The offshore lease has now been extended to 18 towers and turbines. And extension of the test project (now labeled Deepwater One) has the ability to grow to two hundred turbines in the near future. The power generation is projected to serve parts of New England and Long Island, New York reaching in excess of 1,000 megawatts.
Offshore Wind: American Style
The offshore wind industry in the United States can create American jobs in the maritime industry. In this case, however, the Deepwater Wind towers were installed by the Fred Olsen Windcarrier’s wind farm installation vessel Brave Tern that arrived in Rhode Island in late July. The 433-foot long jack-up vessel traveled to Rhode Island from Europe, with the five GE Renewable Energy nacelles for the Block Island Wind Farm aboard. This is one of the world’s advanced installation vessels, with cranes capable of lifting 800 tons, and a self-propelled jack-up system allowing the ship to reach a height of roughly 480 during installation. That’s not to say there wasn’t U.S. involvement. There was.
Assisting with the installation, the liftboats Paul and Caitlyn, heavy-lift vessels from the U.S. Gulf of Mexico (operated by Montco Offshore) were capable of meeting U.S flag Jones Act requirements to shuttle turbine components from the Port of Providence to the Block Island construction site.
Separately, Atlantic Wind Transfers supports essential ongoing operations and maintenance activity, helping to guarantee the performance of the 5-turbine wind farm over the long term. For the lifetime of the Block Island project, Atlantic Wind Transfers will provide crew and equipment transfer services to meet these key logistical requirements. The ‘Atlantic Pioneer’, owned and operated by Atlantic Wind Transfers, the commercial wind support services arm of Rhode Island Fast Ferry, will embark on the first phase of a 20-year charter to support the construction and operation of the Block Island offshore wind farm.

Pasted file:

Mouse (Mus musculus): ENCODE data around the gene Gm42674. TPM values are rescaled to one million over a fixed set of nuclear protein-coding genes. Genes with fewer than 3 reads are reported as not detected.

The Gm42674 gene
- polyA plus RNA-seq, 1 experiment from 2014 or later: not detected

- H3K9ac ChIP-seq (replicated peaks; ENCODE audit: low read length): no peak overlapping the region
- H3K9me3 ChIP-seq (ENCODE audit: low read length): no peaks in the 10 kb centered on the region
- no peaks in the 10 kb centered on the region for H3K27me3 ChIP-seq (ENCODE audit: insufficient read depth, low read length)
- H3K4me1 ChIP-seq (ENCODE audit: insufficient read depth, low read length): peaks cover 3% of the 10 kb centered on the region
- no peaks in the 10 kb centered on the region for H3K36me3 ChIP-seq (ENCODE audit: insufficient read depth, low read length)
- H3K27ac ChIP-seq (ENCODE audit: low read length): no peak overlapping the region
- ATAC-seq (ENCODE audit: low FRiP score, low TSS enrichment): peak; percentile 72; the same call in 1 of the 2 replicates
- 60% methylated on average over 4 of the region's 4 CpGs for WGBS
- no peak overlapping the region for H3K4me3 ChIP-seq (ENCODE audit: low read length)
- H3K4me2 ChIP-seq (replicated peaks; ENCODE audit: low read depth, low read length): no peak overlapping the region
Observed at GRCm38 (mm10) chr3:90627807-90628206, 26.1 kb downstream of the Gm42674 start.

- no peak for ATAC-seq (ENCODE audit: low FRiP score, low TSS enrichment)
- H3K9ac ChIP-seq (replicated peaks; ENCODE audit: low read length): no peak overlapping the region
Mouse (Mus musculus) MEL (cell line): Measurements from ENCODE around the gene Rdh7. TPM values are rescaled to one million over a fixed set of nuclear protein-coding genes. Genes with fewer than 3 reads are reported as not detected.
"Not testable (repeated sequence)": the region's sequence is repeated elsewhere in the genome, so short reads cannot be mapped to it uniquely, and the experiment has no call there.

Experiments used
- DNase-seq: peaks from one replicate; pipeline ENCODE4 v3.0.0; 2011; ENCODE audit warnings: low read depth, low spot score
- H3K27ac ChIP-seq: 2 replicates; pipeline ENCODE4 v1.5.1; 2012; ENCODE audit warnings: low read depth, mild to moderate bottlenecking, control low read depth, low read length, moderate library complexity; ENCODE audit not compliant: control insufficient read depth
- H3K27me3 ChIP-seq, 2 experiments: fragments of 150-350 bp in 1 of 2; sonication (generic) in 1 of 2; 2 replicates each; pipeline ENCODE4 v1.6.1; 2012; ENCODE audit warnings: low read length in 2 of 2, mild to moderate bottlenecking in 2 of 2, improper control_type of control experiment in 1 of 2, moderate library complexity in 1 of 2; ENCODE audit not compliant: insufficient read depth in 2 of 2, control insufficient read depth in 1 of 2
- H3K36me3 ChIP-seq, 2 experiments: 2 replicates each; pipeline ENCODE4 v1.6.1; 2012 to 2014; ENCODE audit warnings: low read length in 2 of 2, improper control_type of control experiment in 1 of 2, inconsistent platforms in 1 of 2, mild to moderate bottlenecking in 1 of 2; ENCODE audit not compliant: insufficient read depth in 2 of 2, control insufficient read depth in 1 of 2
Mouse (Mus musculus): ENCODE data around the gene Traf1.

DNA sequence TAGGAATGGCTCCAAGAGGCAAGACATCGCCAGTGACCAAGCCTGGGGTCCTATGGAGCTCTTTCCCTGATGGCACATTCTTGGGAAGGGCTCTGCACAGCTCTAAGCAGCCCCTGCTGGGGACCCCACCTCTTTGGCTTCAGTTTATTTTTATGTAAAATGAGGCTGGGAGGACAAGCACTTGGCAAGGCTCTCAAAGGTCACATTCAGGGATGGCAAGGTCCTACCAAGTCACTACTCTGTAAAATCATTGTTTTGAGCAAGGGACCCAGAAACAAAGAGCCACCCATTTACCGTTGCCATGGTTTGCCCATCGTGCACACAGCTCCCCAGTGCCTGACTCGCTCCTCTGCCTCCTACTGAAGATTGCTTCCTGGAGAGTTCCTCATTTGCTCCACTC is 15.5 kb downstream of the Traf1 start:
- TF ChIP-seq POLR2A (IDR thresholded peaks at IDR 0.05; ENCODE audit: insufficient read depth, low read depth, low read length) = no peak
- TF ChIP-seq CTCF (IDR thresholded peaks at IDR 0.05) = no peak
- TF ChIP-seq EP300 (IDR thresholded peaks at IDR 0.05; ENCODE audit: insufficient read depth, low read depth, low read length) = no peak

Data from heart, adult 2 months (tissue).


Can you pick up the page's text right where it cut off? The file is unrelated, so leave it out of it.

The Atlantic Pioneer was built by Blount Boats
in Rhode Island and is a 21 meter aluminum vessel that was designed by South Boats IOW, Cowes, Isle of Wight, U.K. South Boats IoW is a pioneer in designing and manufacturing crew transfer vessels and has built approximately 81 crew transfer vessels for the European offshore wind sector, servicing wind farms throughout Europe. It is the first of its kind to be built in the United States.
The Vessel is able to safely deliver 16 technicians in comfort, along with three crew and 12 tons of equipment directly to the base of a turbine or offshore platform. With a fuel capacity of 2100 US gallons, the Atlantic Pioneer has the capacity to operate for several days at a time between refueling, and can reach a maximum speed of 30 knots.
Real Potential: Will Domestic Stakeholders Respond?
Today, the offshore wind industry in Europe employs nearly 60,000 workers with 2,500 wind turbines operating off the coast of Europe today. On this side of the pond, however, key question(s) must be asked: